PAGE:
“We anticipate that the Huffman-Koos store should not be on the market for long,” Mr. Brunelli commented.

Route 23. For the second straight year, the 10-mile Wayne-to-Butler corridor along Route 23 had the lowest vacancy rate in the northern New Jersey region, edging down to 1.4% from an already slim 1.6% during both 2003 and 2002. Over the last 10 years, the corridor’s vacancy rate has been as low at 1.1% in 2001-a far cry from the 7.1% posted in 1995.

The firm’s 2004 study found just 23,700 square feet of vacancies in the 1.71 million square feet reviewed-down from 27,700 square feet the previous year. No new footage was added to the roadway over the past year. As in 2003, openings were found in five of the corridor’s 54 properties. The roadway will get a major boost in total footage in 2005, with the upcoming openings of Wal-Mart and Lowe’s in Riverdale.

Route 46. The corridor’s vacancy rate dropped to 2.7% in 2004 from 3.4% the previous year. Brunelli’s 2004 survey uncovered 161,200 square feet of vacancies in 5.88 million square feet of space, compared with 196,674 square feet in 5.82 million square feet in 2003. Openings were found in 17 of the 161 properties evaluated, versus 18 in 159 in 2003.

R.J. Brunelli’s Route 46 study area includes the 21-mile Dover to West Paterson corridor, as well as nearly 800,000 square feet of space along an adjoining section of Route 3 in Clifton, and a 442,000-square-foot power center just behind Beltway Mall in Wayne. At the latter property, the vacancy factor was pared to 29,000 square feet from 63,000 square feet in the 2003 survey, as Electronics Expo took the former Wiz space. The study area’s rate was also driven down by the filling of all 15,000 square feet of vacancies in Clifton’s Rowe Manse Center, as well as the absorption of all but 2,000 square feet of the 19,500 square feet that had been available in the 100,000-square-foot Ledgewood Circle Shopping Center anchored by Ramsey Outdoor.

Route 10. The vacancy rate fell to 1.5% in 2004 from 2.4% the previous year-the lowest level in 10 years along the 20-mile Livingston to Ledgewood corridor. This also marked the seventh straight year in which the corridor’s vacancy rate was less than 3%. The firm’s 2003 survey found 71,000 square feet of vacancies in 4.71 million square feet, compared with 111,823 square feet in 4.62 million square feet in 2003. Availabilities were found in 16 of 127 properties, compared with 12 in 126 sites in the 2003 survey.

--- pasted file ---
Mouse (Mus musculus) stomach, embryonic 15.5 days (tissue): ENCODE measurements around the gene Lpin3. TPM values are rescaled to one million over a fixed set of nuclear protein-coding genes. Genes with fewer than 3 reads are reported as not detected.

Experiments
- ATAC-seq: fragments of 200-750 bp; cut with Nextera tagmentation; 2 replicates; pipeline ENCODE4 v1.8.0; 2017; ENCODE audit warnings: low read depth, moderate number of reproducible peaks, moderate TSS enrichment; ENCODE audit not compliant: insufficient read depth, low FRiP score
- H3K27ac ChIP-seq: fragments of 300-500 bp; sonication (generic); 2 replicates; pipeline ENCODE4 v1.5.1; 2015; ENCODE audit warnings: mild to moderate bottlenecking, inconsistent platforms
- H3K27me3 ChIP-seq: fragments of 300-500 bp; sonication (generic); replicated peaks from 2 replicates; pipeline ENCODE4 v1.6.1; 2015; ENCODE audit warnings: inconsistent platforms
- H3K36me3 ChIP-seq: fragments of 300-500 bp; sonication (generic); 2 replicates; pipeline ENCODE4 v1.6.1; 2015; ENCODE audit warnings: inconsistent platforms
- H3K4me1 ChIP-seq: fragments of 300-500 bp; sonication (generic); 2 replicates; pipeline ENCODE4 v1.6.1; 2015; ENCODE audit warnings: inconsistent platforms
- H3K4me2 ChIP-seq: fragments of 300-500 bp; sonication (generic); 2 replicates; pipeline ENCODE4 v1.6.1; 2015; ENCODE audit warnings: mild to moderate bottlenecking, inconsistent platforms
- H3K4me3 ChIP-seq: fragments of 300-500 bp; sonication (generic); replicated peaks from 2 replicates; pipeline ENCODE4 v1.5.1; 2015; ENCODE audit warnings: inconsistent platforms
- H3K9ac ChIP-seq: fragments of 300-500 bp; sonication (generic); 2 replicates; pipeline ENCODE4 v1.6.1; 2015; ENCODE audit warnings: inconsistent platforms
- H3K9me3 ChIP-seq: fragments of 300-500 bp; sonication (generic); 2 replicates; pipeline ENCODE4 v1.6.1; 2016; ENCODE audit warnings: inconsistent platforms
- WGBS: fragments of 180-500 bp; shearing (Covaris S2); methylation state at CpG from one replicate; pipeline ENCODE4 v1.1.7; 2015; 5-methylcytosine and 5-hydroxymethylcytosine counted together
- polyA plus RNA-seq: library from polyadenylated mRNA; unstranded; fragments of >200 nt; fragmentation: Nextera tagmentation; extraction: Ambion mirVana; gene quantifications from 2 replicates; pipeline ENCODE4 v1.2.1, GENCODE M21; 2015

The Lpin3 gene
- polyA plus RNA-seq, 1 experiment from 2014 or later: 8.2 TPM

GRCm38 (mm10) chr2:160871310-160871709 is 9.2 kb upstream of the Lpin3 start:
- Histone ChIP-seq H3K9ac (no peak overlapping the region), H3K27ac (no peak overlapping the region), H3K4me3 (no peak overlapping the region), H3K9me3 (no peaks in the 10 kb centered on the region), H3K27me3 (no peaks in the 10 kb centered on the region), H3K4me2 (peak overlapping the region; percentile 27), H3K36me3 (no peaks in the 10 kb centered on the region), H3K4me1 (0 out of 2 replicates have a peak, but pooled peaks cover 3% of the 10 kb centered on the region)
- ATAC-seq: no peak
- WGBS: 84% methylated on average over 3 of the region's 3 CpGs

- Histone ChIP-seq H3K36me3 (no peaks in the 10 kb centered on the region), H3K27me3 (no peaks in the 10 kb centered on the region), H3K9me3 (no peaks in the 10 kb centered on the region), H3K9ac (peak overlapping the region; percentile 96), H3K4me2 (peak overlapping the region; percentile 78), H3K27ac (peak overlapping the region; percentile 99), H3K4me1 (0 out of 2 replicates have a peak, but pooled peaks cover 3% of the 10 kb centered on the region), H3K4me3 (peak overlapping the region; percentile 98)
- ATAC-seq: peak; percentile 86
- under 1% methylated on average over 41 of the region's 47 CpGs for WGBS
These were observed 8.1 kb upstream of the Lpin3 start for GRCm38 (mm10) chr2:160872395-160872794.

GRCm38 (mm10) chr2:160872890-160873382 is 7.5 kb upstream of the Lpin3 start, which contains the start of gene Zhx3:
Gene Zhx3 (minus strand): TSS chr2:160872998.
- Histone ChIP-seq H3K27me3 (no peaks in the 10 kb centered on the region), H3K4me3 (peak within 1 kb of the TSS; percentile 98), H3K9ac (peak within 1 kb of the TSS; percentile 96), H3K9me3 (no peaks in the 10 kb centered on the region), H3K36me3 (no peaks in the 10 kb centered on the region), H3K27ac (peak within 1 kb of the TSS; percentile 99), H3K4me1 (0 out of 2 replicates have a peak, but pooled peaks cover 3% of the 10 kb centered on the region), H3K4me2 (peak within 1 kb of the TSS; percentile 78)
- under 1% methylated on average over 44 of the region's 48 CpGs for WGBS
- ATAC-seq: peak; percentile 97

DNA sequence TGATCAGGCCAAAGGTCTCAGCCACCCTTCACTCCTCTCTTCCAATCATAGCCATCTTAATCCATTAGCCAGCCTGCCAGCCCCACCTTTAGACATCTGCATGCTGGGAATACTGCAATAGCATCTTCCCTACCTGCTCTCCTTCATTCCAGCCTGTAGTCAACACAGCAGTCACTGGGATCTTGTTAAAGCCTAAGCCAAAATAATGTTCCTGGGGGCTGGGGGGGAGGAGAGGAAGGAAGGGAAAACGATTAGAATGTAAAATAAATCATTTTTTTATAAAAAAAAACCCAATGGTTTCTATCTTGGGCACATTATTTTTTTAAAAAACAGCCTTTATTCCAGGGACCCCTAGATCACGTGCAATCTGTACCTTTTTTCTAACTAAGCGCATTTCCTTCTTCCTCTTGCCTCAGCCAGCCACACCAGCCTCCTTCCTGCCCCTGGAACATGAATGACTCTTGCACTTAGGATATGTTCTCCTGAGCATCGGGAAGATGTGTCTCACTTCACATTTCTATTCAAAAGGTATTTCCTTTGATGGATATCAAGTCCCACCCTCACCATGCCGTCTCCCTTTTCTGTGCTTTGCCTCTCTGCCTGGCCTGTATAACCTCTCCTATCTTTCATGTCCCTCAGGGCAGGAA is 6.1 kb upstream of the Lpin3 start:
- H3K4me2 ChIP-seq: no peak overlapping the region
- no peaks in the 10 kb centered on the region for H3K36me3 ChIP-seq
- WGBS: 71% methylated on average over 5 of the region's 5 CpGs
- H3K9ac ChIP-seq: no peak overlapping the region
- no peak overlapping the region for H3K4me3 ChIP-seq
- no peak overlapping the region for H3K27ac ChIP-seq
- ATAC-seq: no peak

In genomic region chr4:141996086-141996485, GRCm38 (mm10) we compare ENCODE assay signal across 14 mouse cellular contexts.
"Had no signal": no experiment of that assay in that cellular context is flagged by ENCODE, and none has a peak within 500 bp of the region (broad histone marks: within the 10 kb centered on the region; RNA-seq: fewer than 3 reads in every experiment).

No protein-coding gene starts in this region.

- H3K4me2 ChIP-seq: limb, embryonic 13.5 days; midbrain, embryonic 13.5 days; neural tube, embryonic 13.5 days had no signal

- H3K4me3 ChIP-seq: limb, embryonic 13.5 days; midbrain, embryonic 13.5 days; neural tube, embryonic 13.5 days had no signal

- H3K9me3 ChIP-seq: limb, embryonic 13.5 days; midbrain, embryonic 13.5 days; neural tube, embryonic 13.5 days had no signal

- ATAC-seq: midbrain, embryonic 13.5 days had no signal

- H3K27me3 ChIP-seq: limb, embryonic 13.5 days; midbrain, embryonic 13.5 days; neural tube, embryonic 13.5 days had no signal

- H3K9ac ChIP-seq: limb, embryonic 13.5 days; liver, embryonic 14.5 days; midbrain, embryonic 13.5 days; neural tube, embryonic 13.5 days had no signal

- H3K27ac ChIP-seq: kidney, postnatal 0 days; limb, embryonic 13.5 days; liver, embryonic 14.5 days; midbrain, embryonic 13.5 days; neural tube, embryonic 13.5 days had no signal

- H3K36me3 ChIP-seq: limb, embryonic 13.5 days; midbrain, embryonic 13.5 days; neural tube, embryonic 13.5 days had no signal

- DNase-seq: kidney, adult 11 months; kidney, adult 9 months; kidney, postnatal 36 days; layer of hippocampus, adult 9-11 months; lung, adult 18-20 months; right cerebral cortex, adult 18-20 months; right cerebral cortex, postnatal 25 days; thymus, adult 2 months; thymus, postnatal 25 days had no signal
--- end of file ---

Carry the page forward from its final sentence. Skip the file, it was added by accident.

The improvement on Route 10 was fueled by the re-leasing of closed Kids ‘R’ Us, Zany Brainy and Today’s Man stores to Office Depot, Golf Smith and MJM Designer Shoes, respectively. “MJM, a new concept from Burlington Coat Factory that competes with DSW Shoes in the better off-price footwear arena, is emerging as an important new player for big-box spaces in New Jersey,” said Mr. Brunelli. “The chain
opened three stores in the northern and central regions during 2004 and the first quarter of 2005, taking spaces in the 20,000- to 25,000-square-foot range.”

Route 22. The vacancy rate along Northern New Jersey’s most heavily-retailed corridor improved to 2.8% in 2004 from 3.7% in 2003, continuing the up-and-down pattern over the last 10 years that has seen the factor range from a low of 1.8% in 1999 to a peak of 7.3% in 1997. The firm’s survey evaluates properties along the 21-mile area extending from Union to Somerville, plus nearby space along intersecting Route
202/206 from the Somerville traffic circle north into Bridgewater, as well as the nearby Route 28/287 intersection in Bridgewater.

More specifically, the 2004 survey found 218,572 square feet of availabilities in the corridor’s 7.89 million square feet of space, compared with 289,878 square feet in 7.89 million square feet in 2003. Vacancies were seen in 19 of the 235 properties evaluated, down from 25 in 233 properties in 2003.

The brightened picture during 2004 was keyed by Office Depot’s takeover of the Kids ‘R’ Us locations at Union Plaza in Union, Blue Star Shopping Center in Watchung and at the Somerset County Shopping Center at the Somerville Circle. In other major activity, the former Gateway Computer space at Blue Star was leased to Tuesday Morning in a deal handled by R.J. Brunelli & Co., which serves as the off-price chain’s preferred broker for northern and central New Jersey. Elsewhere in the northern region, the firm brokered leases for Tuesday Morning at the ITC Center in Mt. Olive and in Midland Park (both of which are outside of the six major retail corridors).

Meanwhile, in Somerville, the freestanding, 50,000-square-foot Huffman Koos building was snatched up by Levitz Furniture-having no impact on the 2004 vacancy figures.

R.J. Brunelli & Co. will release its annual study on the central New Jersey market next week. For copies of the firm’s northern or central New Jersey studies, contact R.J. Brunelli & Co., Inc., 400 Perrine Road, Suite 405, Old Bridge, N.J. 08857. Telephone is (732) 721-5800.